May 26, 2012: East Osceola

For my first hike of the season I wanted to do one that was towards the bottom of the list and not that long.  I chose East Osceola since it was definitely one of the shorter ones but blatantly ignored the fact that it is one of the steeper 4,000 footers to climb.  We were staying in NH for the weekend but I decided to get dropped off on the way up so that I could take advantage of a nice day.

I blasted into the trail ready for anything, and after about 10 minutes hit a river crossing that seemed to be a little backed up with other hikers.  I decided to try and cross a little ways up so that I could get out in front of the stragglers.  I hopped a few rocks to get over and won a battle with my equilibrium on the last one to arrive dryly on the far side.  A little further up the trail I came to a tree taking a rest and nodded on my way past.

I sneaked under the tree to continue on and soon came to a bunch of logs whose sole job seemed to be protecting hikers from getting their shoes muddy.  I thought this was very noble of them and gave them some foot prints as a sign of my gratitude.

After walking the planks, I had a close call with losing my sanity as I came to another tree that looked startling similar to the one I had passed before.  Were the trees following me or had 2 trees fallen across the path against all odds?  And more importantly, did they make any noise when they fell since no one was around to hear them?  As I pondered these cosmic mysteries, I rounded a corner and found my path blocked off by my new nemesis….the tree.

After much deliberation, I was able to walk around the tree without incident and continued on a ways when I came to what could only be called a warning.  It was just your typical log in a forest until closer inspection turned up a string of warning X’s carved into the log.

I decided to throw caution to the wind and stepped over the warning log to keep heading onwards.  The hiking was pretty easy at this point but I knew that would soon change because according to my trusty White Mountains Hiking Guide, the trail would soon take a drastic turn to the steep side. I arrived at the fork where smart people turn left for some nice mountain ponds and the maniacs turn right for the summit.  I looked wistfully to the left but then turned right and started to climb……drastically.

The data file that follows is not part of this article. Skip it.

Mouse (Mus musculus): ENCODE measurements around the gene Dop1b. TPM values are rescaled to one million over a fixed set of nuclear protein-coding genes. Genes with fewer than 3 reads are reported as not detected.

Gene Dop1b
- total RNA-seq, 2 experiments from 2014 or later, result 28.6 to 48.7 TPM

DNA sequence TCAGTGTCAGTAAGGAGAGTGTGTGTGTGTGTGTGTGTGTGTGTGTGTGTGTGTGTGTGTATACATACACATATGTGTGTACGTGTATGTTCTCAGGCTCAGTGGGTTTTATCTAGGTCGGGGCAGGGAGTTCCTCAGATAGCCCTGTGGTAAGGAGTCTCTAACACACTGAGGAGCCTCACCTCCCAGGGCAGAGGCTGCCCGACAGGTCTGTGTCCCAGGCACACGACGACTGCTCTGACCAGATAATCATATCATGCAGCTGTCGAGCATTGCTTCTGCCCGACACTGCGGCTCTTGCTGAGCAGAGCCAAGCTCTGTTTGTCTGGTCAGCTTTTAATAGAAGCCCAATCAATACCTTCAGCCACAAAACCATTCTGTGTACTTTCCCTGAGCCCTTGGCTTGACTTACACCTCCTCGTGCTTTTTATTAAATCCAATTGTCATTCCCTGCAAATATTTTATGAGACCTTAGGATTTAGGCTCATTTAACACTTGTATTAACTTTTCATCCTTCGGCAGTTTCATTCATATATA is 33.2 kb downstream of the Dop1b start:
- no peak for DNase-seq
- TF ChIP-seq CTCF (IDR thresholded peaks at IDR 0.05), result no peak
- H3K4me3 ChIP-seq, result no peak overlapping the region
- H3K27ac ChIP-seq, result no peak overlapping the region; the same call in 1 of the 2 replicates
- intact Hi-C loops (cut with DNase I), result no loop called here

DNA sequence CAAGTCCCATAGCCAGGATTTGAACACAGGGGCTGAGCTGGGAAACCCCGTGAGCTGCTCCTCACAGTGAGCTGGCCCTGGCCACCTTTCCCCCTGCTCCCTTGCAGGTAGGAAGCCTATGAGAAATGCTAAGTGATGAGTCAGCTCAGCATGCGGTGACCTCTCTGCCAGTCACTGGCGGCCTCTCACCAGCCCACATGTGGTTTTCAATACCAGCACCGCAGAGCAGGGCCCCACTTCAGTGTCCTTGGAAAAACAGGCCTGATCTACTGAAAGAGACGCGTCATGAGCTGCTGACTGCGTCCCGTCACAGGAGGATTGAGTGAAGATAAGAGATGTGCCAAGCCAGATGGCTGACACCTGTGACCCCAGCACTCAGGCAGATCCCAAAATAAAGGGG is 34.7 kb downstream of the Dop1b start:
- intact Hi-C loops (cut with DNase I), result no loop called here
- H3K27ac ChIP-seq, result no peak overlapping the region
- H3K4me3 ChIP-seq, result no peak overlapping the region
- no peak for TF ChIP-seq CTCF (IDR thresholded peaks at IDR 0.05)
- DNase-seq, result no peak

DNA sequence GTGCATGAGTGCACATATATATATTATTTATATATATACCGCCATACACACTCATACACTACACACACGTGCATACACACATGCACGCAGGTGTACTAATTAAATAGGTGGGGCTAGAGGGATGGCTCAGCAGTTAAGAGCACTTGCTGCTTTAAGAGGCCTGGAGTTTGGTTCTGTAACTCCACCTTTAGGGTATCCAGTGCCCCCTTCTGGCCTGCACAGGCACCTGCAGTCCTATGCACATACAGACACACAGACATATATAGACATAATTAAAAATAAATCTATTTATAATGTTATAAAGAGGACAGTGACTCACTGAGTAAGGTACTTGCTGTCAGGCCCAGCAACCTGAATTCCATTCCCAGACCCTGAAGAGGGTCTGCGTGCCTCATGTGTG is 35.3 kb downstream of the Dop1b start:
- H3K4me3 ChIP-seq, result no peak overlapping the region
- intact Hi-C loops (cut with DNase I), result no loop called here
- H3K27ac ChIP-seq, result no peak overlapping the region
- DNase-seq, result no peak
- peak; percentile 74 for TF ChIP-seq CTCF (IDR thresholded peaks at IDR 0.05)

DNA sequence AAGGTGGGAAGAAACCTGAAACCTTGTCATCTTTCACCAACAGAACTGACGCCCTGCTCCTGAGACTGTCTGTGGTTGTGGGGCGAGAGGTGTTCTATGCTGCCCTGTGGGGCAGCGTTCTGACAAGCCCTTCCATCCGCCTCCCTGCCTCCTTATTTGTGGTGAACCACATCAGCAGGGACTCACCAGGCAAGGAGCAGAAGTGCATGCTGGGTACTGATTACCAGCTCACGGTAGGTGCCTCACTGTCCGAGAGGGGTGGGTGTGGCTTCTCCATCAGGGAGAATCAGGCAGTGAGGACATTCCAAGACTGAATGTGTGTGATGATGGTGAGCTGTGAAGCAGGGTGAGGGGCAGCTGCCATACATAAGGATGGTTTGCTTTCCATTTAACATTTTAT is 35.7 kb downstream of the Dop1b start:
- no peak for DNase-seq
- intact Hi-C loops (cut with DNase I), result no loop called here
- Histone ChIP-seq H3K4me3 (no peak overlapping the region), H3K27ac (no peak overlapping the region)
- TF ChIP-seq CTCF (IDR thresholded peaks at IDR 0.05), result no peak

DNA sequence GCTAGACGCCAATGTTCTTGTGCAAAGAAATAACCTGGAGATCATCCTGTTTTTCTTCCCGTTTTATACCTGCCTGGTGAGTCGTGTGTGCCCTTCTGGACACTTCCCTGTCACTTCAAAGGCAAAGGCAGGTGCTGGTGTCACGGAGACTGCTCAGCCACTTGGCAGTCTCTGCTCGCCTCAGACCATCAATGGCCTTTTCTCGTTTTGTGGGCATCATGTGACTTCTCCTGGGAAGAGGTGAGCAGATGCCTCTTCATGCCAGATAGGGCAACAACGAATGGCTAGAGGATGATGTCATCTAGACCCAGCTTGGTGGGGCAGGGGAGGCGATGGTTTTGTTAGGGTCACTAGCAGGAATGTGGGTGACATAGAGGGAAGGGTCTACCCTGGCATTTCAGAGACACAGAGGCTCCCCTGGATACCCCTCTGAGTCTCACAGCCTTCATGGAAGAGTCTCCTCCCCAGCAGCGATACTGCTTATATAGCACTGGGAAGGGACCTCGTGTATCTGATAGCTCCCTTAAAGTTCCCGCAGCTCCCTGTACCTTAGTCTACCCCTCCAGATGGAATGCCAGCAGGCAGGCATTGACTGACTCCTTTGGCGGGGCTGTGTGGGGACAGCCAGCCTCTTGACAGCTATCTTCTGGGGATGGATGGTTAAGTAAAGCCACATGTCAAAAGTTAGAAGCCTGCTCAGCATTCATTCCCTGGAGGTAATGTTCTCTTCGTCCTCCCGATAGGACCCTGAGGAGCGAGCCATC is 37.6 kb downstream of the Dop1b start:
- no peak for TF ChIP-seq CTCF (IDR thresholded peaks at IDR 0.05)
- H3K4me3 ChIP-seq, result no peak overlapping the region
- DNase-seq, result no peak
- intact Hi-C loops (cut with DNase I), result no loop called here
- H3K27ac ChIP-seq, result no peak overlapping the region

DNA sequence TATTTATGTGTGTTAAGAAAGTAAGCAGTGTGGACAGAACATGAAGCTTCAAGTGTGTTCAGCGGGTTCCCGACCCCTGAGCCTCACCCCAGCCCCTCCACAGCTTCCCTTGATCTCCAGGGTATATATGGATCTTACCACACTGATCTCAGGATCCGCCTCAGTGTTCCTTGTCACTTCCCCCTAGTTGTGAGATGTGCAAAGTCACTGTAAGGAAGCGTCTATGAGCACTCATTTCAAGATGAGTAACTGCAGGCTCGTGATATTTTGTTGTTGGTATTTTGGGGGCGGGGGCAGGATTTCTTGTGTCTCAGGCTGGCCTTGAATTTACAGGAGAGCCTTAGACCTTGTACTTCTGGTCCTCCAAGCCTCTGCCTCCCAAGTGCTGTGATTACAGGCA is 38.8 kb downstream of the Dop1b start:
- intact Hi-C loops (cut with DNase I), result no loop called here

After crawling on for a while, I finally broke out of the forest and into some open air and a couple of shocking sites……a nice view and a steep rock slide that I was going to have to climb up.  I took my time enjoying the view and might have stayed there all day if the bugs hadn’t driven me off their territory and forced me to climb the rock slide.

I figured things would be easier after that mad scramble up what was basically a cliff but I was very much mistaken.  Just as I thought things couldn’t get steeper, I was once again proven wrong as the trail once again grew more vertical.  I started to get my old jelly leg feeling where I hike for a minute and rest for a minute when I finally broke into some level ground and recognized the signs of a trail that is approaching the summit.  I stepped off the trail for a second to get a glimpse of my destination before plunging into the home stretch which was a grueling experience before I reached the summit and the rewarding view of some trees.

After a quick break, I started to retrace my steps down.  Going down the mountain was anything but easy but I was making pretty good progress until disaster struck.  I was day dreaming while hiking when I was suddenly jarred back to reality only to realize that I was in the air and that I was also horizontal to the trail.  Not exactly where you want to be while hiking. I’m not entirely sure what happened next but it somehow involved my arm bending in an unnatural way.  I thought for sure it was broken as the arm felt entirely limp but when I lifted it up with my other one, I felt something pop into place and my arm was “sort” of back to normal.  I am no doctor but I decided to give myself a diagnosis of a dislocated shoulder and after a lengthy break lying down on the trail, I continued on down.  Nothing else got dislocated besides my mind on the way down and I eventually stepped off the trail a sorry mess but one mountain closer to my goal.  4 down, 44 to go!!

Epilogue: As of this writing, the author is still recovering but delirious.

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